If you have been reading here, you are probably aware that I am a physician. Which is interesting, because my wife is largely anti-medicine, or at least resistant to medical approaches. She belongs to some on-line groups that look at alternative medicine, and who emphasize the importance of a healthy diet.
We get along fine. I have practiced medicine long enough, and I have seen enough confounding things, that I am not so cocksure about the power of medicine, and I am all too aware of the incompleteness of it. And I am also aware that my wife’s crowd has often been laughed at, but almost never acknowledged when they later turn out to be right.
They warned about us about sugar, processed food, animals fed all manner of growth enhancers, aspartame, gluten, high fructose corn syrup, GMOs, preservatives, additives, dyes, and a host of others. For all of these warnings medical practitioners, with the eager endorsement of industry, brushed aside their complaints and dismissed them as wackos.
With time, research slowly emerged supporting many of their complaints, but entirely without apology nor even chagrin. That doesn’t mean that the alternative health crowd are always right, of course. And it doesn’t mean that traditional medicine is always wrong. But it does mean we should listen with an open mind to everyone, and to take their experiences a bit more seriously. My observations on these points have led me to wonder, are those who belong to the alternative health crowd a bunch of kooks?
Or are they canaries?
I noted my wife resists traditional medicine, which is interesting because she is also resistant to traditional medicine. Or more accurately, she is largely unable to take traditional medicines, and is even sensitive to some mild herbs. For some years I kept an open mind, but was aware that her problems could simply be psychosomatic. Medicine has used that as a catchall dustbin for all sorts of untidy data.
Then an interesting thing happened. I was making salad dressing one night, and was out of the pectin I sometimes use to thicken it. I had some gluten from my baking supplies, and used that.
The next day my wife complained repeatedly that she couldn’t figure out why she was so tired. After a while I sheepishly remembered that she had told me that gluten causes her problems. So without saying anything, I dumped out the batch, made a new bottle without gluten, and put it in the fridge.
The next day she kept going on about how much better she felt. So I confessed. She actually thanked me for telling her, she thought maybe she was just nuts.
And then a few weeks later I had a patient with a severe gluten sensitivity. She had eliminated gluten from her diet and improved greatly. And then, inexplicably she began to relapse. She carefully reviewed the food in her pantry and refrigerator, and couldn’t find anything. Then by chance, she looked at her shampoo. It contained gluten.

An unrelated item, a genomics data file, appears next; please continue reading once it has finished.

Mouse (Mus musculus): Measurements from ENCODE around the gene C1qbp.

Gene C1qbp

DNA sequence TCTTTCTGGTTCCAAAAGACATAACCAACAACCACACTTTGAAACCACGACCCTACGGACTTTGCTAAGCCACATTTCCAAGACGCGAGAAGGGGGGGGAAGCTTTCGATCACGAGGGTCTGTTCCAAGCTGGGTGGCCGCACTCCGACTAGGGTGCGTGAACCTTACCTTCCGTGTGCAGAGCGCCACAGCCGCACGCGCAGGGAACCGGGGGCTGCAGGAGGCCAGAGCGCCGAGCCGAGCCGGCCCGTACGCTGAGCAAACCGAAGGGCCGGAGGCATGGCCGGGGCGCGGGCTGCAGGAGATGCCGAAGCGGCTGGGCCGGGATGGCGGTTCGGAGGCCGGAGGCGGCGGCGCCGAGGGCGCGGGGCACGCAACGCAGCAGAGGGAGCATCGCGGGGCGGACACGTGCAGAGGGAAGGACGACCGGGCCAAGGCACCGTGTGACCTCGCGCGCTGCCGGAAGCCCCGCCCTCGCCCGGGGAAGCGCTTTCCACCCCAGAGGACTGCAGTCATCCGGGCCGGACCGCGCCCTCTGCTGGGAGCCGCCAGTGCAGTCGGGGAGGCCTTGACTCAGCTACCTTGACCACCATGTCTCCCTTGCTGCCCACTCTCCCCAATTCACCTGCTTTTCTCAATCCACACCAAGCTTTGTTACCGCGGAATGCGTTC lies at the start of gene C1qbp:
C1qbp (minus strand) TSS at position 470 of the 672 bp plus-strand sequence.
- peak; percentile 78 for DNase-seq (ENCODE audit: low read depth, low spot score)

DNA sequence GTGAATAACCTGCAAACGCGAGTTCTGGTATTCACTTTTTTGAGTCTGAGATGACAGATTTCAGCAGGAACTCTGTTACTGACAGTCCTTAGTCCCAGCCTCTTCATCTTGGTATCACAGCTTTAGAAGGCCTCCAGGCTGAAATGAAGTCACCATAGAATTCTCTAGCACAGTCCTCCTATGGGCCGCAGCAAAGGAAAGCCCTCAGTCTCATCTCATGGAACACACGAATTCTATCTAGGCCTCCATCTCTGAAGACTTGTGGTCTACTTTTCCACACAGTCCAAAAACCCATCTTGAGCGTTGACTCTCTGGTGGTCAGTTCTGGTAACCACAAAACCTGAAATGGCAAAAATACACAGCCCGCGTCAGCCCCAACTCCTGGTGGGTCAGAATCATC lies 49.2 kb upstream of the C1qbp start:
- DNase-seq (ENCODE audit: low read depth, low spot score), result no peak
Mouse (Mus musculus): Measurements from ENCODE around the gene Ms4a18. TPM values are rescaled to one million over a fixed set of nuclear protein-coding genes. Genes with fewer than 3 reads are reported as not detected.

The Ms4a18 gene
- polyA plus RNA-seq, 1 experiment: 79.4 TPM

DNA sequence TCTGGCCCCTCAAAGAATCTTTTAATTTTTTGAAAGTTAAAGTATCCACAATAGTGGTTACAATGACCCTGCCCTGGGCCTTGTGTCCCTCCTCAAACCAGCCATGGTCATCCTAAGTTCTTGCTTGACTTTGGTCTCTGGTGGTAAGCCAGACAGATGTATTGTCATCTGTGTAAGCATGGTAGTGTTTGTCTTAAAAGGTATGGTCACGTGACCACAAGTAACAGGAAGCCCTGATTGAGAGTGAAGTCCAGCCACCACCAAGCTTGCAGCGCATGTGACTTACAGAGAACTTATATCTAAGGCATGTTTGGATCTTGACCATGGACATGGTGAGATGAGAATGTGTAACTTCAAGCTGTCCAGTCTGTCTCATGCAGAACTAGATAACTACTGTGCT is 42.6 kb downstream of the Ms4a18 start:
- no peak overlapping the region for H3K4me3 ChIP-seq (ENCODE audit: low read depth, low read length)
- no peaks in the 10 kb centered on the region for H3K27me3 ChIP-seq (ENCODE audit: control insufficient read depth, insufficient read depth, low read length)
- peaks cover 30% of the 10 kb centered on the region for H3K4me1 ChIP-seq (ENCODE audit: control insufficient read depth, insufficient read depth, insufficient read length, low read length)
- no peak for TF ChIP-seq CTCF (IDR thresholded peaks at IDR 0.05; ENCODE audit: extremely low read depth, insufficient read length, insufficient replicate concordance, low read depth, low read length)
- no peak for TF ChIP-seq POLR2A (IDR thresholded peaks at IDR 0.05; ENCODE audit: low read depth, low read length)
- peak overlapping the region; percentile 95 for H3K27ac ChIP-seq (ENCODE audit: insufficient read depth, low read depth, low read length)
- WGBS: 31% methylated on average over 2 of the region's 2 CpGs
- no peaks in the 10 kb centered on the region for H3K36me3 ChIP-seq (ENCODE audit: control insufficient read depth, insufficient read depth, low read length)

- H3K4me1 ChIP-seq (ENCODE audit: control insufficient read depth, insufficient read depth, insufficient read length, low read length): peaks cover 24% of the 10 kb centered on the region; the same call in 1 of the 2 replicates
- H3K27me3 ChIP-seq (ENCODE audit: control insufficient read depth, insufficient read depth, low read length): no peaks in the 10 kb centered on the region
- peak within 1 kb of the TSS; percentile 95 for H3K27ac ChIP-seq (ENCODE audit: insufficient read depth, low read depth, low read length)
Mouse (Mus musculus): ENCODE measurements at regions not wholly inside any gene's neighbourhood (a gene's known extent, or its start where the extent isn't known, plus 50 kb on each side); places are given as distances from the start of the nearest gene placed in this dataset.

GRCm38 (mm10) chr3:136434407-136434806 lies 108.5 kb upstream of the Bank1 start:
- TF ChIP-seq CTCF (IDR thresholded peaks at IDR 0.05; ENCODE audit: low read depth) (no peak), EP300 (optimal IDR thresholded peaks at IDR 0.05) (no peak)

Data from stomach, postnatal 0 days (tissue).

Just skin contact with gluten was making her ill.
Some time later, I took our son to a football game, and the kids we were there with all got cotton candy. A serving of cotton candy actually has surprisingly little sugar, so I figured he’d burn it off quickly and I let him get some. Three hours later after we got home however, my wife came in and said, “Did he get sugar at the football game? Because he’s bouncing off the walls in there.”
I told her about the cotton candy, apologized, and promised not to do it again. Problem is, next morning he was still hyperactive. We talked about it and decided that the sugar shouldn’t explain his behavior that far after eating it.
We decided it had to be the blue food coloring. Since then, other people have told us their children have had trouble with blue coloring as well.
And then I had a first-person experience.1)It is interesting that in French l’experience means both experience and experiment. My wife doesn’t push me to eat what she and the kids do, but I eat it just because it’s easier (and I have to say, she and I have learned to make some mean vegetarian dishes, and we’re both food snobs). So my diet has largely been cleared of additives and processed foods. But one night in the hospital I got processed meat sticks on my dinner tray, and ate a couple of them.
When I got home a few hours later, I can remember being absolutely furious. My son was complaining about practicing guitar – a common occurrence – and I was seriously considering smashing his guitar on the walls.
Fortunately I didn’t. But I couldn’t figure out why I was so angry. There wasn’t anything I was worried about, I wasn’t tired, I hadn’t had a bad day.
The next day, I remembered the meat sticks. In the following months I had similar but milder episodes, however, and I’ve come to suspect it may have been the high fructose corn syrup in the ketchup.
Tomorrow: Part II: The Galveston Hurricane of 1900, the Great Flood of 1927, and the 18th Century Foundations of Modern Medicine.
Read Part II here.
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Canaries courtesy of Wikipedia.
|↑ 1.||It is interesting that in French l’experience means both experience and experiment.|